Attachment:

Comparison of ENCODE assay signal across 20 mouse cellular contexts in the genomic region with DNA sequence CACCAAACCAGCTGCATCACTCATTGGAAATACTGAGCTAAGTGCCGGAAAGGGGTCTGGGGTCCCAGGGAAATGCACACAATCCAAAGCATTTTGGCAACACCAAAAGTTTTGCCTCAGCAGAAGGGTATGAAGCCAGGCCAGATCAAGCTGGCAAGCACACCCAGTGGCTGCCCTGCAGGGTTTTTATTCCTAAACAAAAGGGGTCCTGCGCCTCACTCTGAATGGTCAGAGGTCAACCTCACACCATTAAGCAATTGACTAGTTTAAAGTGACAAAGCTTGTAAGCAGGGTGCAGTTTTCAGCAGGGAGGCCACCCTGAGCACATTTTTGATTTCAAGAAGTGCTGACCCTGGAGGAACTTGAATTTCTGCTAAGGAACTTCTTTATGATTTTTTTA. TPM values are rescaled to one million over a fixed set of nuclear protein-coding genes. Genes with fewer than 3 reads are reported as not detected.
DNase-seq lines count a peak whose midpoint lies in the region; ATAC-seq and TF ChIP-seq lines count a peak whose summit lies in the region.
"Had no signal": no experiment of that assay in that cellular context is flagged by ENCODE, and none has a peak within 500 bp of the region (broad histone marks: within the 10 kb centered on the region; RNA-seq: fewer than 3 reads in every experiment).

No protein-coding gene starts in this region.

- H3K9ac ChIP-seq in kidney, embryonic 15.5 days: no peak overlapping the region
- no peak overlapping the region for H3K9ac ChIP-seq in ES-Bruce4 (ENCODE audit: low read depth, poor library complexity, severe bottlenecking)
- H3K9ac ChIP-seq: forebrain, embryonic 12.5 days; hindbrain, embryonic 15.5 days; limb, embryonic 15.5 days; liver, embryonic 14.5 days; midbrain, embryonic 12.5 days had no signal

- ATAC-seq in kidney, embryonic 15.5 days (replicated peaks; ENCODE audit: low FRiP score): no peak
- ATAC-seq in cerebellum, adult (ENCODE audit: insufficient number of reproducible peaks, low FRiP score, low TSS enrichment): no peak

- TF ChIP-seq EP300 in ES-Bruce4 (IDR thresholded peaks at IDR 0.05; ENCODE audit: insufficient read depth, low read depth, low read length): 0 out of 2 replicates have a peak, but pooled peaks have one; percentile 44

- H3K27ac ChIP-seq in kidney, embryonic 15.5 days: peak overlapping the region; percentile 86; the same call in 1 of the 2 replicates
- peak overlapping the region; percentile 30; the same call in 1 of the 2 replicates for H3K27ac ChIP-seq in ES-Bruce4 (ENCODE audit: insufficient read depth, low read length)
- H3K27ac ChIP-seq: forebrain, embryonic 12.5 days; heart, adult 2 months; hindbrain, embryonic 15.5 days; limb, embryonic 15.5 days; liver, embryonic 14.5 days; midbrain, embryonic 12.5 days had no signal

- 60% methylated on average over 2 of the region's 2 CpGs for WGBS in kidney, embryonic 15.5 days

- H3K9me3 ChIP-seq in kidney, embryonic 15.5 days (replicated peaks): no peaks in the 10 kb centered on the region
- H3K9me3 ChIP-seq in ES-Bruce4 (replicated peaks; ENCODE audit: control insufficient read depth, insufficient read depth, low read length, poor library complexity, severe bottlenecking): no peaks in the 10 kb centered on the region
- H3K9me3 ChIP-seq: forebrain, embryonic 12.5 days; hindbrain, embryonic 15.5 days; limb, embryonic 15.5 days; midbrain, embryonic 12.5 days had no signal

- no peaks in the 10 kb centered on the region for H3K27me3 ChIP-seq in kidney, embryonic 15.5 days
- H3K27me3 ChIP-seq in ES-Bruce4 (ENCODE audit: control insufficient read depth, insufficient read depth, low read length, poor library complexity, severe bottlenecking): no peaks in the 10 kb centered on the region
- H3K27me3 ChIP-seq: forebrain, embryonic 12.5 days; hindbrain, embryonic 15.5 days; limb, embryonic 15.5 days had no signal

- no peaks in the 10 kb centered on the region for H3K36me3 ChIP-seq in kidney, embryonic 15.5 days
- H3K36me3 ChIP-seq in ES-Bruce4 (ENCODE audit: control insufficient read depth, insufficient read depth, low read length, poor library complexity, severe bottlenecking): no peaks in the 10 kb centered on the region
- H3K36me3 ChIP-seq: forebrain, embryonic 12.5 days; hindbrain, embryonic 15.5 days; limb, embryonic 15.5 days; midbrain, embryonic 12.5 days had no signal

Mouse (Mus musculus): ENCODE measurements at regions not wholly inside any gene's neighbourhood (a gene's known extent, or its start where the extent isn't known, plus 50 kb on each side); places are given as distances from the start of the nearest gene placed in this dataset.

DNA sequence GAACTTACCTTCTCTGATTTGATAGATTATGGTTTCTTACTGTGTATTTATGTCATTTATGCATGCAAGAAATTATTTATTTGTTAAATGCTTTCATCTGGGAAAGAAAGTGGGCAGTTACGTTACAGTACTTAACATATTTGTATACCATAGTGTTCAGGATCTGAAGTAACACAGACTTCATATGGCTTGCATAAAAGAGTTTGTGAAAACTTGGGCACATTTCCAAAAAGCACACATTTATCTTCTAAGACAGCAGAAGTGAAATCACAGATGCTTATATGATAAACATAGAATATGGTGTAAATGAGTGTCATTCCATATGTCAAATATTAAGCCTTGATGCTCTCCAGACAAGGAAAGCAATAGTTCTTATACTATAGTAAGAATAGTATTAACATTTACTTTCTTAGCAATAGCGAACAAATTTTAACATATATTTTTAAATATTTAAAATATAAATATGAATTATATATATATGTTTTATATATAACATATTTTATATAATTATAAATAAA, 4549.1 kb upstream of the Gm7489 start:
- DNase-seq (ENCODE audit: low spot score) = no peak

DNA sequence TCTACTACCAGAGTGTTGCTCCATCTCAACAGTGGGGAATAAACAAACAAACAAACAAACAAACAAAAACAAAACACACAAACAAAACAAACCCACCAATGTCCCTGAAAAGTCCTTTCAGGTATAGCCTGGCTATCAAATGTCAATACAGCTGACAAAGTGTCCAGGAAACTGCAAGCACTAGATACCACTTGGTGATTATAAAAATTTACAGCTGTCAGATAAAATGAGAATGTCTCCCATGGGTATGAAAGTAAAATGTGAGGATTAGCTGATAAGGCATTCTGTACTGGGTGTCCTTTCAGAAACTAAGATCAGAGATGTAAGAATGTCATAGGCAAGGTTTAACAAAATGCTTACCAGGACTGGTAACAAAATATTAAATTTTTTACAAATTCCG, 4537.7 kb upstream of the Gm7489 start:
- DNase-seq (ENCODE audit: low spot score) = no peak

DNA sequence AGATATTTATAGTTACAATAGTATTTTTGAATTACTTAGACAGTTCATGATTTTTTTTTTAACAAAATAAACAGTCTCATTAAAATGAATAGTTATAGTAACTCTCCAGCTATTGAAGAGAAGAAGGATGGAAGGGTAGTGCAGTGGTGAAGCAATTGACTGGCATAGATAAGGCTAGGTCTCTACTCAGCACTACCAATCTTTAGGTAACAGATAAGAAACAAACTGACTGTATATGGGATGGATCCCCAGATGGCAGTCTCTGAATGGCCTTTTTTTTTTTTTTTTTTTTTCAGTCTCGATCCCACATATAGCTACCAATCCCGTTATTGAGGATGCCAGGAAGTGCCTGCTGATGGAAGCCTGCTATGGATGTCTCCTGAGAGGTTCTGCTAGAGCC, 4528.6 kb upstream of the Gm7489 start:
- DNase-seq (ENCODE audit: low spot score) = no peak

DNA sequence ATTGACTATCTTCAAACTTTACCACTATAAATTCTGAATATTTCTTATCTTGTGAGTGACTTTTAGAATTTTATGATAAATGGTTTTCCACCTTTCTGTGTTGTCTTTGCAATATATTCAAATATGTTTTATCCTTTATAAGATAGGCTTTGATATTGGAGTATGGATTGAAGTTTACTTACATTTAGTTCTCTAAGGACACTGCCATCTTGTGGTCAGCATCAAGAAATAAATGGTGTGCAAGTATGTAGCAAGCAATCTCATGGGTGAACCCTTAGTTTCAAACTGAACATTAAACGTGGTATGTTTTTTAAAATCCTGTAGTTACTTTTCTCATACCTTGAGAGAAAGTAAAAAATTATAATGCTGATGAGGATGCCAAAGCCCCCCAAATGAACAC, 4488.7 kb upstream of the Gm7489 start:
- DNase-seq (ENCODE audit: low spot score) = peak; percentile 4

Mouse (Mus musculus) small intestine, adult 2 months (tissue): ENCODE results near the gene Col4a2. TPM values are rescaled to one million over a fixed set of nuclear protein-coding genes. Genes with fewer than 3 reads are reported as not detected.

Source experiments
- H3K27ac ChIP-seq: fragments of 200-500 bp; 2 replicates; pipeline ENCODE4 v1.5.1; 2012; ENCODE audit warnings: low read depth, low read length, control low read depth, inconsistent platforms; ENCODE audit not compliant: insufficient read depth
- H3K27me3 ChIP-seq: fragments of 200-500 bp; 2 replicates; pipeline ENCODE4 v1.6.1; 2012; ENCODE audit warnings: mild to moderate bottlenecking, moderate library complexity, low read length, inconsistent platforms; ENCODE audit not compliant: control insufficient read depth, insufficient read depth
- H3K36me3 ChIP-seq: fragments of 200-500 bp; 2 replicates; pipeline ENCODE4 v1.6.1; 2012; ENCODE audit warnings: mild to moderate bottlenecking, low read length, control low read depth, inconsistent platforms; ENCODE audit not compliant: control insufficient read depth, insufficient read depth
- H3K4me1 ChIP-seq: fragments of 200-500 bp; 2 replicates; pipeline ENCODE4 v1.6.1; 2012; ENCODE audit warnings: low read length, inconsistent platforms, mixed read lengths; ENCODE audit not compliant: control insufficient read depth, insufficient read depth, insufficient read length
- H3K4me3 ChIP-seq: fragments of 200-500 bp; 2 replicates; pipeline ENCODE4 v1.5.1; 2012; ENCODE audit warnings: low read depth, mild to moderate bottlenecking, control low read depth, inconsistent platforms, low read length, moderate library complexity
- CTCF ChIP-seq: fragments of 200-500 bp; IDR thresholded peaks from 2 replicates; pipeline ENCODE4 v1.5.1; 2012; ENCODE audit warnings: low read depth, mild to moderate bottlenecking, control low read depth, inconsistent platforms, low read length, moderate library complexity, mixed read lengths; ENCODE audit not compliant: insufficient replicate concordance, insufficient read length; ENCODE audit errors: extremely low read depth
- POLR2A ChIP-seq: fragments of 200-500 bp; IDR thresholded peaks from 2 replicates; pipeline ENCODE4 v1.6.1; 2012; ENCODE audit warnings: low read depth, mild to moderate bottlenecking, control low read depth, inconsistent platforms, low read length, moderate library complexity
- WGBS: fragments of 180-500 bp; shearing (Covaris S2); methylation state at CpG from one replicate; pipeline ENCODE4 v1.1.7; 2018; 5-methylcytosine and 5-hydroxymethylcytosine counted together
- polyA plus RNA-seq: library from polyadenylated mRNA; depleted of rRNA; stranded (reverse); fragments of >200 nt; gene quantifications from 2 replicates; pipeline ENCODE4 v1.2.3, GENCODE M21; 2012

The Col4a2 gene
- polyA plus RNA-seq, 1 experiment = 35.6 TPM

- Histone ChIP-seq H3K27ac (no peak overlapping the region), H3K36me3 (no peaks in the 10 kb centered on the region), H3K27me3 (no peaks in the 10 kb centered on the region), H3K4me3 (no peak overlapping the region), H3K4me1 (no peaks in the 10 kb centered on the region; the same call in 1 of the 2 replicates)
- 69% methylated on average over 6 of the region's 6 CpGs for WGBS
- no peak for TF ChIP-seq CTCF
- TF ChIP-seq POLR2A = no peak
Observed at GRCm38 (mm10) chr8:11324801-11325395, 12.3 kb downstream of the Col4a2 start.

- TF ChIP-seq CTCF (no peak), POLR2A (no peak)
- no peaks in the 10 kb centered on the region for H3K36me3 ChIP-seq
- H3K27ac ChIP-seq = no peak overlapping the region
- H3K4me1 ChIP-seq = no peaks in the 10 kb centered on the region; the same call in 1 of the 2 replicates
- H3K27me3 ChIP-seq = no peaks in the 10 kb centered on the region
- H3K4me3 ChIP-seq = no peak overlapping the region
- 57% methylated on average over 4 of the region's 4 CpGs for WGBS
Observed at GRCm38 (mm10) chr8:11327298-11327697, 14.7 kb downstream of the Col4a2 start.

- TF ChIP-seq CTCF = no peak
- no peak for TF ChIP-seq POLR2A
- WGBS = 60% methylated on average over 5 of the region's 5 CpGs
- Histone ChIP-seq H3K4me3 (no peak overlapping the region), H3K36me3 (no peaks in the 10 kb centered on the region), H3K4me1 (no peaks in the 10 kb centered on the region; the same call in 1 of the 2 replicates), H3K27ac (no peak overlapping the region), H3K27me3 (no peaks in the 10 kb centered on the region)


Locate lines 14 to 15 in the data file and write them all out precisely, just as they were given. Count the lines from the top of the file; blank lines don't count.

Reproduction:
- 60% methylated on average over 2 of the region's 2 CpGs for WGBS in kidney, embryonic 15.5 days

- H3K9me3 ChIP-seq in kidney, embryonic 15.5 days (replicated peaks): no peaks in the 10 kb centered on the region